Employees of The Ingram Group, a lobbying firm recently hired by the Nashville Predators, which just last week endorsed Briley in the mayoral campaign–an action by a major league sports franchise that is unprecedented in modern American political history–donated $4,500 to the acting mayor’s campaign.
Hall Strategies, another lobbying firm hired by the Predators in an attempt to get the city to give it a better lease deal on Bridgestone Arena, also donated $3,250.
Other lobbyists and public relations firms were well represented as well. Employees of McNeely Pigot and Fox donated $6,000 to the Briley campaign, Mark Cate, head of the lobbying firm Stones River Group donated $1,500, as did David Cooley of Cooley Public Relations and an employee of Seigenthaler Public relations.
Developer Tony Giarratana, a member of his family and an employee of Giarattana Nashville donated $4,000.
High powered law firms that are constantly before Metro Nashville on behalf of their clients, or seek Metro Nashville legal business, were heavy donors to Briley’s campaign as well.
Employees of the Waller Lansden law firm donated $6,850 to the Briley campaign, while the Waller Lansden PAC donated another $7,800.
Employees of the Bass, Berry, and Sims law firm donated $5,500 to the Briley campaign, while the Bass Berry Sims Good Government PAC donated another $7,800.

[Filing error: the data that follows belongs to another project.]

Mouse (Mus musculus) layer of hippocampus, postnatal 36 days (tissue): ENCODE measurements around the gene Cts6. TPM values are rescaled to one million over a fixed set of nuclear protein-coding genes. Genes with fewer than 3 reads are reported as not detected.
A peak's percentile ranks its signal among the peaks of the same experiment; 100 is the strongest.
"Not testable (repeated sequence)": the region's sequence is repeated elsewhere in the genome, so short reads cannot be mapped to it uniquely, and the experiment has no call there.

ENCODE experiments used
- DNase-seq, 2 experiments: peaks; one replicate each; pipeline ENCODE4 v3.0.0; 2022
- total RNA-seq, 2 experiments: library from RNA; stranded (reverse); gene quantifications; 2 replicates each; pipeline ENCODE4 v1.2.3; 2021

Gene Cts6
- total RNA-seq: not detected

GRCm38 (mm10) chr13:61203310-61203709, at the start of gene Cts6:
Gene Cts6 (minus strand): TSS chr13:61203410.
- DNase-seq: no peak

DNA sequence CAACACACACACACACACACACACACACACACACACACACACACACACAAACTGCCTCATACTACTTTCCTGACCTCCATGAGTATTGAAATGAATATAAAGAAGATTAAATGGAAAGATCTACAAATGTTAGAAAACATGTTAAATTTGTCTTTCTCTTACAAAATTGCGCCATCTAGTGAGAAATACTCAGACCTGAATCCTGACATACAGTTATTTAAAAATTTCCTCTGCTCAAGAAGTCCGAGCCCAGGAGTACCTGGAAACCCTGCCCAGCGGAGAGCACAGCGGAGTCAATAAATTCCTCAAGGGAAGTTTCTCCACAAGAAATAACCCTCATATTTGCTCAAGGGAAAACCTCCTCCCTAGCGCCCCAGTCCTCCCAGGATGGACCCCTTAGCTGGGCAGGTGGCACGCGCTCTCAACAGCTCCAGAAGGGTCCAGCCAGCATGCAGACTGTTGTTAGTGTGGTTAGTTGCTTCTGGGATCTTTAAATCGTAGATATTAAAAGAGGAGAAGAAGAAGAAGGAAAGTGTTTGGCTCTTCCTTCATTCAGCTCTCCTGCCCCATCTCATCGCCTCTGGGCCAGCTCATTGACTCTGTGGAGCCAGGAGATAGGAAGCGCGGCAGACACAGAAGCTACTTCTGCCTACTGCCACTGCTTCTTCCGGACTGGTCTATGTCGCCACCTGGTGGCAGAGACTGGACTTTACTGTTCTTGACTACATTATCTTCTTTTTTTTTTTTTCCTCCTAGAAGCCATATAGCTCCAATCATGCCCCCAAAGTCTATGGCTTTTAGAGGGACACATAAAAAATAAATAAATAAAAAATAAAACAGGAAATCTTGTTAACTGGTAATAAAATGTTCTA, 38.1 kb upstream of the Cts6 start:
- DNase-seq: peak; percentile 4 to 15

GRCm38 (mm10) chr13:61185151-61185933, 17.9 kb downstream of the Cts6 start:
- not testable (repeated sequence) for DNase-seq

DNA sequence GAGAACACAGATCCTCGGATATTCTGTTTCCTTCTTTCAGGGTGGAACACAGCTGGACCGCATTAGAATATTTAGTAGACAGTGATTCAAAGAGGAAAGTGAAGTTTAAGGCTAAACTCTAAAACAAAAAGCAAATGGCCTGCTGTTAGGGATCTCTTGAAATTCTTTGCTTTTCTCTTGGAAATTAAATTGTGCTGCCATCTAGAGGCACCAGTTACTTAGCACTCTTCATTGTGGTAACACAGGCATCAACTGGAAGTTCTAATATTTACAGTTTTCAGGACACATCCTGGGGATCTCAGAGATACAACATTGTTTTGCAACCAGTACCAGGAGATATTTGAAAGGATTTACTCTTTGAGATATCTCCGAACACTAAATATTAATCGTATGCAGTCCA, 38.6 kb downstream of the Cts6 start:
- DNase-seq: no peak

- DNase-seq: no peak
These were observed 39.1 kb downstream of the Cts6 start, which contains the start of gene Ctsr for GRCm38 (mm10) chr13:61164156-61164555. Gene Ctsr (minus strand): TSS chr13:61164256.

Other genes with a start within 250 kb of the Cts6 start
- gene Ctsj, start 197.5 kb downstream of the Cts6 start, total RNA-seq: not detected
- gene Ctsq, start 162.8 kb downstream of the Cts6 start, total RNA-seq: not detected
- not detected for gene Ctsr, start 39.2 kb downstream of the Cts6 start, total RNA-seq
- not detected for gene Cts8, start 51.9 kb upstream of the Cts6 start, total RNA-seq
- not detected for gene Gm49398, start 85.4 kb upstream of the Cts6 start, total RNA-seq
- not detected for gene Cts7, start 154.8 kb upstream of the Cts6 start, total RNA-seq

Attorneys from Sherard & Roe donated $3,000, as did attorneys from Adams & Reese and attorneys from Lieff Cabrasser.
An attorney with Neal & Harwell donated $1,500, and and an employee of the Baker Donelson PAC donated $1,500.
John Ingram, head of Ingram Industries and a co-owner of the expansion MLS soccer team getting a new stadium subsidized by the taxpayers of Metro Nashville, donated $1,500, as did two other employees of Ingram Industries.
Other notable contributions came from Matt Kisber, CEO of Phil Bredesen’s solar energy company, the Solar Ranch, who donated $500, former Mayor Megan Barry’s former chief of staff, Debby Dale, who donated $1,000 to the Briley campaign, and Tennessee Titans President Steve Underwood, who donated $1,500.
“It is very disheartening to see the David Briley campaign – in order to allow him to retain his position as acting mayor – be funded so heavily by organizations who will benefit by decisions made by the Mayor’s office for years to come,” Davidson County Republican chairman Melissa Smithson tells The Tennessee Star.
“With Briley taking in so many contributions from special interest donations, this is a lose-lose situation for the residents of Nashville. It has been these organizations and the last two administrations that have allowed Nashville to be in a $40 million budget shortfall, and it certainly seems that Briley has not learned from the past mistakes of his predecessors Dean and Barry. Nashville should not be sold to the highest bidder,” Smithson adds.
“There seems to be a consistent pattern of those who donate to Mayoral administrations in Nashville reaping huge financial benefits,” Tennessee Star political editor Steve Gill says.
“The donation list to David Briley’s campaign looks like an all-you-can eat buffet of companies and individuals who expect that pattern to continue. Unless, or until, there is integrity and transparency in the mayor’s office, the Nashville taxpayers will pay the price,” Gill concludes.